Some telling points have been made by many members of the Committee. Amendment No. 58 would extend the exception for stalking and flushing out for the purpose of obtaining meat for human or animal consumption to include for the purposes of dealing in such trade. As presently drafted, it is not a defence to stalk and flush out if the purpose is to trade in the meat so obtained. As my hon. Friend the Under-Secretary said, the Bill reflects the policy of Deadline 2000. It does not want to encourage that kind of activity for commercial purposes. It is of course for the Committee to decide whether it agrees with Deadline 2000 about that.
The arguments that were advanced gave me pause for thought, so I invite the hon. and learned Member for Harborough to withdraw the amendment to give us the opportunity to consider more carefully the issues that were raised and perhaps to return to the matter at a later stage.
Mr. Garnier: I am grateful to the Parliamentary Secretary. Can she tell me when that later stage might be?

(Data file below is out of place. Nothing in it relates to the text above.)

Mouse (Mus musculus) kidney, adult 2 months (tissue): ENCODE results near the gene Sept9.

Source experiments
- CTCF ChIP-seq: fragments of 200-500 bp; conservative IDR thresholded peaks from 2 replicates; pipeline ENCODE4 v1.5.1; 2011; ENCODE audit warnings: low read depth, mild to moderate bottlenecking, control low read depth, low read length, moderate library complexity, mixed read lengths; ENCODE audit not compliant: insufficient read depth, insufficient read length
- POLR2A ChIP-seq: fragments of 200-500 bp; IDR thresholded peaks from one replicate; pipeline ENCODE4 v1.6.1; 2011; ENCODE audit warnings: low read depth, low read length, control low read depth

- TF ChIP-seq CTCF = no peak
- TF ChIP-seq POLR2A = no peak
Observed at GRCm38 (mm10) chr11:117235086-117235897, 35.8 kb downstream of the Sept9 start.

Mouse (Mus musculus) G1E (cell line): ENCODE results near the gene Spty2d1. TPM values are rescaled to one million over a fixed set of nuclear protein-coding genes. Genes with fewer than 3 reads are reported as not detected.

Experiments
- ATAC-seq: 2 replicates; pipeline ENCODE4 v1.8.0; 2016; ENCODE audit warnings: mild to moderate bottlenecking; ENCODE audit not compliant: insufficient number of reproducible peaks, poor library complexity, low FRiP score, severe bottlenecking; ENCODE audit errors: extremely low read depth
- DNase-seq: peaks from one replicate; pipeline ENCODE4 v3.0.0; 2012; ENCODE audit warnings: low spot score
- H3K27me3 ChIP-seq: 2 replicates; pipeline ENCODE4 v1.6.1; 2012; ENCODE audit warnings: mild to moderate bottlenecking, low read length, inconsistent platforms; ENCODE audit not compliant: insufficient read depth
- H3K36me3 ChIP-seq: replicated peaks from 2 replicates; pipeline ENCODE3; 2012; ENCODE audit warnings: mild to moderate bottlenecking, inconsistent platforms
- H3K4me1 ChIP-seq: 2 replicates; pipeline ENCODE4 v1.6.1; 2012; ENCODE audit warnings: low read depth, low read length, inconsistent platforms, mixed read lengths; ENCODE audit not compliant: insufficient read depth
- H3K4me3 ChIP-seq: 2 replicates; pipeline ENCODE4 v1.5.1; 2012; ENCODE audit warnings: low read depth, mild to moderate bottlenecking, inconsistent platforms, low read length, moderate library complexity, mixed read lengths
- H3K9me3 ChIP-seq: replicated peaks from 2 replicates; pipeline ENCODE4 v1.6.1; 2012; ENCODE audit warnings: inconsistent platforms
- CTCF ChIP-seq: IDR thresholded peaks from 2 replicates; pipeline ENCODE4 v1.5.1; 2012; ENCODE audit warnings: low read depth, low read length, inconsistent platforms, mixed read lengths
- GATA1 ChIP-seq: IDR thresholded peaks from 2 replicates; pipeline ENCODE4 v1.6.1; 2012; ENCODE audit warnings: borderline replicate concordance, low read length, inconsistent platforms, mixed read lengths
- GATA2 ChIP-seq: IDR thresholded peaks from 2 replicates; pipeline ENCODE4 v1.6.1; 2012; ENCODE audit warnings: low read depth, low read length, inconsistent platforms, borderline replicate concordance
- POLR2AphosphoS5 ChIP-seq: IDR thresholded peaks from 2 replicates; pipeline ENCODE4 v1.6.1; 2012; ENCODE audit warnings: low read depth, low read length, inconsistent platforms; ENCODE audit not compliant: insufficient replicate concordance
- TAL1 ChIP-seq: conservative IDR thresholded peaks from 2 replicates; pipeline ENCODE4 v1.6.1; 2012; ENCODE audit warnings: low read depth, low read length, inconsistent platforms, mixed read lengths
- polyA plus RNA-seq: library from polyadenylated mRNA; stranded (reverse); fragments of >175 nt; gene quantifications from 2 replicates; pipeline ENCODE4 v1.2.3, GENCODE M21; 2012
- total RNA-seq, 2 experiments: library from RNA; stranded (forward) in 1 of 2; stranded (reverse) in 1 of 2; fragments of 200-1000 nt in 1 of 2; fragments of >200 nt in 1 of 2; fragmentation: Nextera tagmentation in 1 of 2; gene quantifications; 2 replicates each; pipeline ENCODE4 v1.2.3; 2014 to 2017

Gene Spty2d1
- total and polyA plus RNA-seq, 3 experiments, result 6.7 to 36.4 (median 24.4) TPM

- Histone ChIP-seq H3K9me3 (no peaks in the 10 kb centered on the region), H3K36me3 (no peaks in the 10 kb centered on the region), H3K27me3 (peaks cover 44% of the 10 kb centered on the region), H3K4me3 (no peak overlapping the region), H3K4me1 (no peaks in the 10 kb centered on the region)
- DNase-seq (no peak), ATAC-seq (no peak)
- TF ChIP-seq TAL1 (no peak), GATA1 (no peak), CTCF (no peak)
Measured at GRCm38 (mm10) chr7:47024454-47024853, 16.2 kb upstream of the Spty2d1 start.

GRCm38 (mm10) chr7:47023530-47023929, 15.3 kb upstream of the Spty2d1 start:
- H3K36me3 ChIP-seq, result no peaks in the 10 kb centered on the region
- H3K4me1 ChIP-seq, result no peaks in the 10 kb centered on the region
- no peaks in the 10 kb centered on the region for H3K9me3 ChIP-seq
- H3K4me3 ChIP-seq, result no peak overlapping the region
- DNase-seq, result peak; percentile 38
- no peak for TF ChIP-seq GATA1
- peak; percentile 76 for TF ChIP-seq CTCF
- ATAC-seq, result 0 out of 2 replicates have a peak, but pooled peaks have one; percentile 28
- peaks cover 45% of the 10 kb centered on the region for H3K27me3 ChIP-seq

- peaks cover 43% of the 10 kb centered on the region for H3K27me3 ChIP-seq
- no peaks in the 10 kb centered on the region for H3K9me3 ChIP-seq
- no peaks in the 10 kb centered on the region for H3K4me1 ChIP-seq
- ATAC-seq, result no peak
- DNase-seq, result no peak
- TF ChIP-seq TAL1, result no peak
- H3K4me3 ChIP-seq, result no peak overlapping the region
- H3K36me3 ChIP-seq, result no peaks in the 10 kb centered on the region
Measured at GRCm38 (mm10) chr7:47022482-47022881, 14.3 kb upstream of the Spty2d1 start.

Jane Kennedy: I am not able to give that detail at the moment. I shall reconsider amendment No. 58 with my colleagues and address the issues that it raises.
Amendment No. 59 relates to the exception that deals with falconry. As drafted, the Bill imposes a ban on hunting with dogs, but permits falconry to continue. Paragraph 7(3)(c) allows dogs to be used to flush out a mammal for the purpose of enabling a bird of prey to hunt the mammal. Like the hon. Member for Aylesbury, I have never seen birds of prey thus used, although I have seen them take part in demonstrations, and very beautiful they are too.
Hunting includes killing, and the addition of the word ``kill'', as the amendment proposes, is superfluous. The Bill permits falconry to continue, and the hon. Members for Aylesbury and for Mid-Sussex both commented on that. The hon. Member for Aylesbury referred to the role of pointers, which he described as being to stand more or less motionless to inform the falconer of the location of the quarry. In those circumstances, no hunting with dogs, per se, is taking place, so the activity is not covered by the Bill. I hope that that reassures him.